08.05.09

DYF Institute II Wednesday

Posted in Dyf at 5:28 pm by Beth

Fuel Cells – Day 2!

DYF 2009 Day 3 051

Participants at the hydrogen fueling station with the hydrogen powered car at Humboldt State University.

We started the day reviewing the blogs from Monday and Tuesday.  Beth introduced some books about design, Life Cycle Analysis and team development.  She encouraged people to visit the curriculum developed for Building Big which can also be found on the DYF Teacher Resources page.

Jim reviewed the questions from the Minute Papers from the day before.  A bit of time was spent on explaining Gibbs Energy, which is the energy available to do for real work.

People had good ideas for demonstrating how to teach middle school children about global climate change.

  • Using dry ice (CO2) with pickle jars to study the impact of CO2 on plants – Sheryl
  • Using the students’ classroom as a model of the earth.  Monitor the CO2 in the classroom and how it impacts students – Phil
  • CO2 and a lightbulb experiment and other hands on labs can be found at the Climate Studies Institute – need to contact Karina Junge – Ken and Becca know how to contact her.

A way to incorporate the HyTEC curriculum into life sciences is to point out that the body runs on electricity (Ken).  Another way to is point out how mitochondria use hydrogen and oxygen.  It is also important to convey how science is fun.

Jim suggested the following links for more info on fuel cell and hybrid vehicles and buses:

We learned that hydrogen runs $6-$8 a kg.

DYF 2009 Day 3 005

Vince and Ken calculating efficiencies.

Participants moved over to Sci D 9 and worked on Lesson 5: calculating the efficiency of a fuel cell – electrolyzer system.  Most people calculated 38% to 42% efficiency.  The electrolyzer efficiency is about 8%. The overall efficiency of the system is about 3% due to the combination of the electrolyzer and the fuel cell efficiencies.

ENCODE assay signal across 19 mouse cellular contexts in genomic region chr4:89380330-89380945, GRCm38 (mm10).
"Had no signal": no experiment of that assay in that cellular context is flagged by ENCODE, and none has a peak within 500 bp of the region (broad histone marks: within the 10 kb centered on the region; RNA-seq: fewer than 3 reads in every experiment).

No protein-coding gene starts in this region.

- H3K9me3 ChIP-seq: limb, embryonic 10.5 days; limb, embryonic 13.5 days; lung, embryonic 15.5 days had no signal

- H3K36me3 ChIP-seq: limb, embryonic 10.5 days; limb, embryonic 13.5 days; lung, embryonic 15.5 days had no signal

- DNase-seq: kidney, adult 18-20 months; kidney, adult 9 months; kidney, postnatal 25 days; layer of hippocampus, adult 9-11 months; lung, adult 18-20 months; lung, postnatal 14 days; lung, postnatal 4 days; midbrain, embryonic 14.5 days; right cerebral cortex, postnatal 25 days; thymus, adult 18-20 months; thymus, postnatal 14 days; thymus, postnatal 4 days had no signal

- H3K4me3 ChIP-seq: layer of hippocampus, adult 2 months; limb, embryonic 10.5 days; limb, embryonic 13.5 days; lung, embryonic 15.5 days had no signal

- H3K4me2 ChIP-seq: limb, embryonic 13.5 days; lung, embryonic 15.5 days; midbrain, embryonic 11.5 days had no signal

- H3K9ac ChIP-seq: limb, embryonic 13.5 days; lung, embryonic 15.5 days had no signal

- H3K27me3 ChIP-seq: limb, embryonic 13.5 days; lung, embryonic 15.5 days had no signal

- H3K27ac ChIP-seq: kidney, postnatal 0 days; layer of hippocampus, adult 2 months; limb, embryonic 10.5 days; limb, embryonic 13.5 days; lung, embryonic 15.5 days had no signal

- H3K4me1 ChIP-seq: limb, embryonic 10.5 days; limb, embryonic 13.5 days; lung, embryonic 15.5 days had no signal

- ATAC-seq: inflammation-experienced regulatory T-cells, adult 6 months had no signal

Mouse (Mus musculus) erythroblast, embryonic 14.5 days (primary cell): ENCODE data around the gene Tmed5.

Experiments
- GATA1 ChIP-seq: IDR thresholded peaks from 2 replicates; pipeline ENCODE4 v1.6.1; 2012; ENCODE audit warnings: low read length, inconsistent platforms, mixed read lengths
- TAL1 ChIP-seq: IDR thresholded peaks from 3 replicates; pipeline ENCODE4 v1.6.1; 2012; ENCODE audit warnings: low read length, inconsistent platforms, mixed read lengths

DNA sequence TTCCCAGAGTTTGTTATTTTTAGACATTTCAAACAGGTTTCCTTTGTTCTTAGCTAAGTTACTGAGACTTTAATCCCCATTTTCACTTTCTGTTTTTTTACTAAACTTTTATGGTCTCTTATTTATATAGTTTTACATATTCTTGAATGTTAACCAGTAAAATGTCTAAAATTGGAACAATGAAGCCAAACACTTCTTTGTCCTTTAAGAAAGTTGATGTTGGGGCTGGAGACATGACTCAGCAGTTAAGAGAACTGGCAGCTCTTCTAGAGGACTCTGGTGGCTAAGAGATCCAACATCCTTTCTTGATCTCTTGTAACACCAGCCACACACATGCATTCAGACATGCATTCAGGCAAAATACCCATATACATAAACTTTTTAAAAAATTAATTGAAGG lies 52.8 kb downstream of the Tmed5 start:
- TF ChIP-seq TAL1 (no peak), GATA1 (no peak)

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Ellen and Sheryl compute the efficiency of their fuel cell and electrolyzer.

One team had a fuel cell efficiency of 13 % and then via trouble shooting (realizing that hydrogen was being lost, even when the fuel cell did not have a load) they realized they had a broken valve. Participants appreciated an opportunity to trouble shoot the equipment.

Jim pointed out that commercial electrolyers have typical efficiencies of about 50-70%. The bench-top
model with the HyTEC curriculum was not designed with efficiency in mind but rather to be inexpensive and practical for lab use.

A couple teams had a hard time getting their fuel cells to start in the morning.  Folks thought it was due to the membrane drying out.  Once the systems were purged, they worked again.  The fuel cells had been left out overnight.  Folks were encouraged to store the fuel cells in a bag to keep them moist.

Hydrogen Fueling Station Visit

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Andrea inserting the data cable to determine pressure and temperature of the fuel tank.

The hydrogen fueling station has a CA standard data cable to measure pressure and temp of tank before fueling.  The station fills cars to 5000 psi.  There are two large storage tanks at the station that each hold 6kg of hydrogen.

Hydrogen comes from an electrolyzer is about 50% efficiency.  It takes about 18 hours to generate hydrogen to fill the storage tanks after filling the tank on the fuel cell car.

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Beth blogging during the visit to the hydrogen fueling station.

Part of Andrea’s masters thesis examines the efficiency of the compressor.  She has learned that it is about 10% efficient which is very different than what is commonly used for estimates. The low efficiency mostly due to
the compressor’s grossly oversized electric motor. Motors are typically quite efficient except when they are drastically oversized  (and thereby  underloaded).

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Andrea showing the storage tanks and compressor.